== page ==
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One effect of the evolution of e-learning is the inclusion of a growing number of learners who participate in courses designed and delivered by American and European universities while remaining within different social cultures. However, American and European distance education is guided by certain theories, derived from American and European culture.
This paper sets out to raise some questions and invites a discussion about how teaching and the view of learning based on these theories might cause conflict with the values that underpin the cultures of students taking courses from other countries.
The potential of e-learning to become a global phenomenon will be frustrated as long as educators in more technologically developed countries fail to understand the needs and perspectives of the vast potential populations of students in other countries.
Further, the potential will be missed for students in technologically developed countries to benefit from learning the perspectives of people in other countries. The promise of a global e-learning system is dependent on better understanding of the differences in views of learning in the different cultural contexts.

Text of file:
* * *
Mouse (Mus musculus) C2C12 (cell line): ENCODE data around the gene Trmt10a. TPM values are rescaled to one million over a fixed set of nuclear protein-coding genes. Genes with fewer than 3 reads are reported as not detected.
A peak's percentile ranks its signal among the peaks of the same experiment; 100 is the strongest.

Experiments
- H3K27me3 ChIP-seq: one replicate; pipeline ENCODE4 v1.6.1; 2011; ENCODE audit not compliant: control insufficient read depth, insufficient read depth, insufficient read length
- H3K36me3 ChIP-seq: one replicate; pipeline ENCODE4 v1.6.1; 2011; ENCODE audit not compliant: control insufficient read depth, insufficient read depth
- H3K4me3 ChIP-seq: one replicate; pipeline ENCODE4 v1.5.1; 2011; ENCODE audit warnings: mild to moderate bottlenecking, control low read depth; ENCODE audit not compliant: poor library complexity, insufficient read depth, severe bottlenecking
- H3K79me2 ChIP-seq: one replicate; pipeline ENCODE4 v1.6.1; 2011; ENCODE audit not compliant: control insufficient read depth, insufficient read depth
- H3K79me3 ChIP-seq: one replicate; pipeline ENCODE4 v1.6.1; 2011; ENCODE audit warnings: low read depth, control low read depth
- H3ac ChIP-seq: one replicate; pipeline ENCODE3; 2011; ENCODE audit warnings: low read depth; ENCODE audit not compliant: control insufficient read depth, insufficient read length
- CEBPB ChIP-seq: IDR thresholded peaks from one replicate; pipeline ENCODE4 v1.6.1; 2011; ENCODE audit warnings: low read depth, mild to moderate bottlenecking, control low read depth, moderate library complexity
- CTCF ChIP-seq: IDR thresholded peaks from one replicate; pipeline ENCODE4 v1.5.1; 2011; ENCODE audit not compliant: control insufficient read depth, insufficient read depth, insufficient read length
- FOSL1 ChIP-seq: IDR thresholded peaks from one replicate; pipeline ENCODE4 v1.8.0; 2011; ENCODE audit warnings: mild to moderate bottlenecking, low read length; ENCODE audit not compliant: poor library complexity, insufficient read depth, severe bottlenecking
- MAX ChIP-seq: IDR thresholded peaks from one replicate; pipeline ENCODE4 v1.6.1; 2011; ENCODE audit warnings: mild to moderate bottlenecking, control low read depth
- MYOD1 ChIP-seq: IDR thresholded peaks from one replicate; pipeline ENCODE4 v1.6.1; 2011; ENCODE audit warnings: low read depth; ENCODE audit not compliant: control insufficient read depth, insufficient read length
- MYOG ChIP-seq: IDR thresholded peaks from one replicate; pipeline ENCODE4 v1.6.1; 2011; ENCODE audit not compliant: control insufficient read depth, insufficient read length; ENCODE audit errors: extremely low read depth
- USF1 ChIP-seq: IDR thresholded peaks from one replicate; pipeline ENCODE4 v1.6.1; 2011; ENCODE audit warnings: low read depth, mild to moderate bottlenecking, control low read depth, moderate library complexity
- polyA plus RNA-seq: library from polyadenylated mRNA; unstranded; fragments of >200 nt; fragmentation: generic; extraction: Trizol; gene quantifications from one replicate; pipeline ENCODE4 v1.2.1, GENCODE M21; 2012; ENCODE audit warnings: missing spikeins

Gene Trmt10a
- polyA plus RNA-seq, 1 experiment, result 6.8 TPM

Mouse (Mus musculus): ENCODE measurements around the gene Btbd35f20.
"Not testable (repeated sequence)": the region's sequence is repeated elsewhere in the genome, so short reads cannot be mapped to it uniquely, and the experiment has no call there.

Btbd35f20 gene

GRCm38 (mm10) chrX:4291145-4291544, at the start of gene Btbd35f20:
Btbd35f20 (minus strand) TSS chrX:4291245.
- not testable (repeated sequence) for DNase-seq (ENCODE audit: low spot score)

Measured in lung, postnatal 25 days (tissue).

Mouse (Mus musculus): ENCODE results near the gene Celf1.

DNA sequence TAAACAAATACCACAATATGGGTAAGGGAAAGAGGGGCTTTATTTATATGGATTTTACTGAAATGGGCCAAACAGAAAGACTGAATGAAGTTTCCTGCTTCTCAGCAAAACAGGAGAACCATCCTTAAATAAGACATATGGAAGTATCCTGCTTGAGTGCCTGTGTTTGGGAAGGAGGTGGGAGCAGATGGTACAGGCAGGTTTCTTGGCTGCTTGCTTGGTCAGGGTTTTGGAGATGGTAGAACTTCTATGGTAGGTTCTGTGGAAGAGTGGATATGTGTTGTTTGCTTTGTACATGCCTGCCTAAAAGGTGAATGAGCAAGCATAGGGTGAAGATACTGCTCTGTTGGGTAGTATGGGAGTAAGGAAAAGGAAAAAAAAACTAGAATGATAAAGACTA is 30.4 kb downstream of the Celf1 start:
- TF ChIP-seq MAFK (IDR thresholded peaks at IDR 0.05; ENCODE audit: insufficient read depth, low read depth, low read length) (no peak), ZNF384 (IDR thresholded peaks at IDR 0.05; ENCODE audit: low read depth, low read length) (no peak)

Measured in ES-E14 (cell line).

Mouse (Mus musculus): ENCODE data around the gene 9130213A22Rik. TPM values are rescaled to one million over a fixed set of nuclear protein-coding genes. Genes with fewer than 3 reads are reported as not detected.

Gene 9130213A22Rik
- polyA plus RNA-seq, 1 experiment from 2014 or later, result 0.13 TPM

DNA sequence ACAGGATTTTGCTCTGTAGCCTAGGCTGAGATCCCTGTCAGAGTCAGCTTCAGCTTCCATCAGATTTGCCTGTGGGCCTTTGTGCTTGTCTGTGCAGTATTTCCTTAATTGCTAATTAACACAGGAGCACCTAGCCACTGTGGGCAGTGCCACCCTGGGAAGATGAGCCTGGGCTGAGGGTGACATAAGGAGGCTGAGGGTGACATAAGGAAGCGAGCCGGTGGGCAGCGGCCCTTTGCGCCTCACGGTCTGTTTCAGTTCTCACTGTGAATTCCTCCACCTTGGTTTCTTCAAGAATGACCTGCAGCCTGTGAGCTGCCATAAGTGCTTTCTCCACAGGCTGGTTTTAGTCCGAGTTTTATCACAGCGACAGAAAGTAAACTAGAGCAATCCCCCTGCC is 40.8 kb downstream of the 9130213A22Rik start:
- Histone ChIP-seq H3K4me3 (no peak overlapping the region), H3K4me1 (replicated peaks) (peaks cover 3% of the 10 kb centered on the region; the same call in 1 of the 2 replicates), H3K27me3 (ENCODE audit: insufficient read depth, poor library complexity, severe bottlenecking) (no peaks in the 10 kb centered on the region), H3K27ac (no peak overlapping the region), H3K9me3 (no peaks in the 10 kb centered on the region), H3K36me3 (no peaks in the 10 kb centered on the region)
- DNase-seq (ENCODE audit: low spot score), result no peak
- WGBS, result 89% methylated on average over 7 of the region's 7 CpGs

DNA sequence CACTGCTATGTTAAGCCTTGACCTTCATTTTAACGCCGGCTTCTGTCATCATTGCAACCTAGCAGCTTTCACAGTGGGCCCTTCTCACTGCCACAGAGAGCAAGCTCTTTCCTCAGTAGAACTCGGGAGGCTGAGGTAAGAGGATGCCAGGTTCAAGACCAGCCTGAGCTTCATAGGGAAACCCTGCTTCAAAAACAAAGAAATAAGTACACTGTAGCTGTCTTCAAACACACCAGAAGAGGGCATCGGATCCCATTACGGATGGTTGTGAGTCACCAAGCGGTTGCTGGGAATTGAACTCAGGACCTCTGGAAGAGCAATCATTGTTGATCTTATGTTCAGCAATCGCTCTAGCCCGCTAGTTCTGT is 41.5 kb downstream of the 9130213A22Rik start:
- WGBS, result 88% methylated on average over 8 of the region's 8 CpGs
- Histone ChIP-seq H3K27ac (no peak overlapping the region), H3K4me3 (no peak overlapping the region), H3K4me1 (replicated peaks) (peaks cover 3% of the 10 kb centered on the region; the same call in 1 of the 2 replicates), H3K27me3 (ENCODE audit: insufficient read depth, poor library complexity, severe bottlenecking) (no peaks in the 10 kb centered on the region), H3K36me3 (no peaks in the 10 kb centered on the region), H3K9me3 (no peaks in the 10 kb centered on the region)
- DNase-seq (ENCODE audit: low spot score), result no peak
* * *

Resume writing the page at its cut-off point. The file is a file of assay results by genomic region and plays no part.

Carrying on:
The point of introducing this discussion is not to report easy solutions, since there are none. In fact our early investigations indicate an almost complete absence of data or discussion of the problem. The point therefore is to contribute to recognizing
a previously un-noticed problem and to suggest an opportunity for e-learning organizations to take an early lead in helping us to understand what this mix of e-teaching and learning and culture is all about. After exploring the problem, we
will report the results of two exploratory research studies that sought the views of learners on this issue.

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How to Cite
Grahame Moore, M., Shattuck, K., & Al-Harthi, A. (2012). Cultures meeting cultures in online distance education. Journal of E-Learning and Knowledge Society, 1(2).